The "Lost" Colours
The South African Union Defence Act of 1914 prohibited the deployment of South African troops beyond the borders of the South Africa and its immediate neighbouring territories. In order to send troops to Europe to support the Commonwealth in World War I, Generals Botha and Smuts created the South African Overseas Expeditionary Force. However, because of the limitations of the Defence Act, they issued a General Order (Order 672 of 1915) which stated that The South African Overseas Expeditionary Force will be Imperial and have the status of regular British Troops. "Status" was meant to imply administrative purposes, as Britain was paying for the maintenance of the force in the field for the sake of local political sensitivities.
On 8 June 1916 the Adjutant General's office at Defence Head-Quarters issued a note stating: ....the force is raised locally for the purpose of assisting the Imperial Authorities...and it amounts to the Union Government having allowed the Imperial Authorities to recruit men in South Africa for this force.....as it is certainly not raised under the Defence Act of the Union of South Africa, and this being the case, the Union Government can grant no commissions. Any such commissions will be of temporary nature and will lapse at the conclusion of hostilities.
As such, the below colours were awarded to the Unit, but because of the unit being an "Imperial Unit" at the stage of award, the right to bear the colours lapsed at the end of hostilities.
The fifteen "missing" battle honours awarded for service in France and Flanders to the 4th South African Infantry (South African Scottish) battalion include some of the most famous in South Africa’s military history:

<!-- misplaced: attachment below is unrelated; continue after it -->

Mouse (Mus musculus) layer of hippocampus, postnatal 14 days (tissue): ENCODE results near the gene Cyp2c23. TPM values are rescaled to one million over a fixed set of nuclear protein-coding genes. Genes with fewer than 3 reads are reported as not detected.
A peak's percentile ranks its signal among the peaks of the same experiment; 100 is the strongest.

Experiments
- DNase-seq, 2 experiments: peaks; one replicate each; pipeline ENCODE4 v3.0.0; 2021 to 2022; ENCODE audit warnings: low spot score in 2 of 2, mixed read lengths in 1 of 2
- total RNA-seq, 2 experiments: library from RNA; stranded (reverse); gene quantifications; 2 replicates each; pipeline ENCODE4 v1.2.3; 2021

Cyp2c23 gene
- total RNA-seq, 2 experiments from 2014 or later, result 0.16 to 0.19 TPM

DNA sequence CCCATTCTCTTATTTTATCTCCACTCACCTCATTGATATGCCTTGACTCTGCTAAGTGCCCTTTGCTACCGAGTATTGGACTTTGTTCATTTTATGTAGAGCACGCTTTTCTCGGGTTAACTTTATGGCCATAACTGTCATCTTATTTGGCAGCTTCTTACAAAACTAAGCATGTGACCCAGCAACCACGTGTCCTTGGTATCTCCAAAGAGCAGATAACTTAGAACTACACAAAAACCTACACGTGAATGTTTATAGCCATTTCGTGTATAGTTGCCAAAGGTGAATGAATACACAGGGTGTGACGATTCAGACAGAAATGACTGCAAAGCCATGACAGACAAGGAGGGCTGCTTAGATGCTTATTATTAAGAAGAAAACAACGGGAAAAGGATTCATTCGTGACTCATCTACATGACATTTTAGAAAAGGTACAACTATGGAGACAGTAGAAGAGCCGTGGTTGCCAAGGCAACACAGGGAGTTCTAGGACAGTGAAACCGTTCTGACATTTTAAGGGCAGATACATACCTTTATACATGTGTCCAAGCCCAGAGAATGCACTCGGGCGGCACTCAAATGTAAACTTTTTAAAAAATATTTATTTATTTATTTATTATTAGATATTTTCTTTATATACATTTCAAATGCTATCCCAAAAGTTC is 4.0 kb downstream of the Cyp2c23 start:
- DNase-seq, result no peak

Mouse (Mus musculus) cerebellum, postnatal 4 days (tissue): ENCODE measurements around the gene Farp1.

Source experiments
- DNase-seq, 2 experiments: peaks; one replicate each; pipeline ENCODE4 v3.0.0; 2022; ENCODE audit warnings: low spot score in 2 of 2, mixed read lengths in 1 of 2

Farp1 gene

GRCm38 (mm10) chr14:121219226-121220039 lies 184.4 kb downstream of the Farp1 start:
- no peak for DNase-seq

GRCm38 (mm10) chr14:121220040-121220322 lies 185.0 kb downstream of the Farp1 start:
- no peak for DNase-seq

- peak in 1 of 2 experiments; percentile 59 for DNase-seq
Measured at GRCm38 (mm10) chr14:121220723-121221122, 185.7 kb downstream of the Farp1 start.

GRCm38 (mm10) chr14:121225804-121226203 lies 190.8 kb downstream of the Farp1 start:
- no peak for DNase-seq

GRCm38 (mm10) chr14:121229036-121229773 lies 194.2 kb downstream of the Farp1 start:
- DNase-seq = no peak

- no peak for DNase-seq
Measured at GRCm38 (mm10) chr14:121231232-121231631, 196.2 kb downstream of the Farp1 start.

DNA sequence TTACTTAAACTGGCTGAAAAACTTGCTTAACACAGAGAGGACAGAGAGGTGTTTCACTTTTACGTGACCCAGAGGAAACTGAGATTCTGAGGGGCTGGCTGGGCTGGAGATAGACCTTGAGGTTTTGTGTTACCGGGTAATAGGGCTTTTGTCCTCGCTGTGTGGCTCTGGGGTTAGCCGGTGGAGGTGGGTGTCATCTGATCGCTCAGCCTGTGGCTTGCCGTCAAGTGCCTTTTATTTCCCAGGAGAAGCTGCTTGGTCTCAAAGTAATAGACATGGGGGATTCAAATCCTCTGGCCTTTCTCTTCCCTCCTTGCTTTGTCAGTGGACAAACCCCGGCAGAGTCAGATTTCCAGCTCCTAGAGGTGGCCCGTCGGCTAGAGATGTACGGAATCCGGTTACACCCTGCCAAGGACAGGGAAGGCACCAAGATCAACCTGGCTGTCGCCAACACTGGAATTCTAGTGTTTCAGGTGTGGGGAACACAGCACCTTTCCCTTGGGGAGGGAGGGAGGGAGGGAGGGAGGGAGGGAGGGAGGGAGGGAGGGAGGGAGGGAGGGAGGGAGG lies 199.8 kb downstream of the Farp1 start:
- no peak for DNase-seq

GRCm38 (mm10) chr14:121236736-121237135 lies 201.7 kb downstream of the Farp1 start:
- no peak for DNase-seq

- Egypt 1916
- Somme 1916
- Delville Wood
- Arras 19l7
- Ypres 1917
- Menin Road
- Messines 1918
- Hindenburg Line
- Cambrai 1918
- Pursuit to Mons
- France and Flanders 1918
- Le Transloy
- Scarpe 1917
Famous quotes containing the words colours and/or lost:
“Your wits cant thicken in that soft moist air, on those white springy roads, in those misty rushes and brown bogs, on those hillsides of granite rocks and magenta heather. Youve no such colours in the sky, no such lure in the distances, no such sadness in the evenings. Oh the dreaming! the dreaming! the torturing, heart-scalding, never satisfying dreaming, dreaming, dreaming, dreaming!”
—George Bernard Shaw (18561950)
“At the heart of all beauty lies something inhuman, and these hills, the softness of the sky, the outline of these trees at this very minute lose the illusory meaning with which we had clothed them, henceforth more remote than a lost paradise ... that denseness and that strangeness of the world is absurd.”
—Albert Camus (19131960)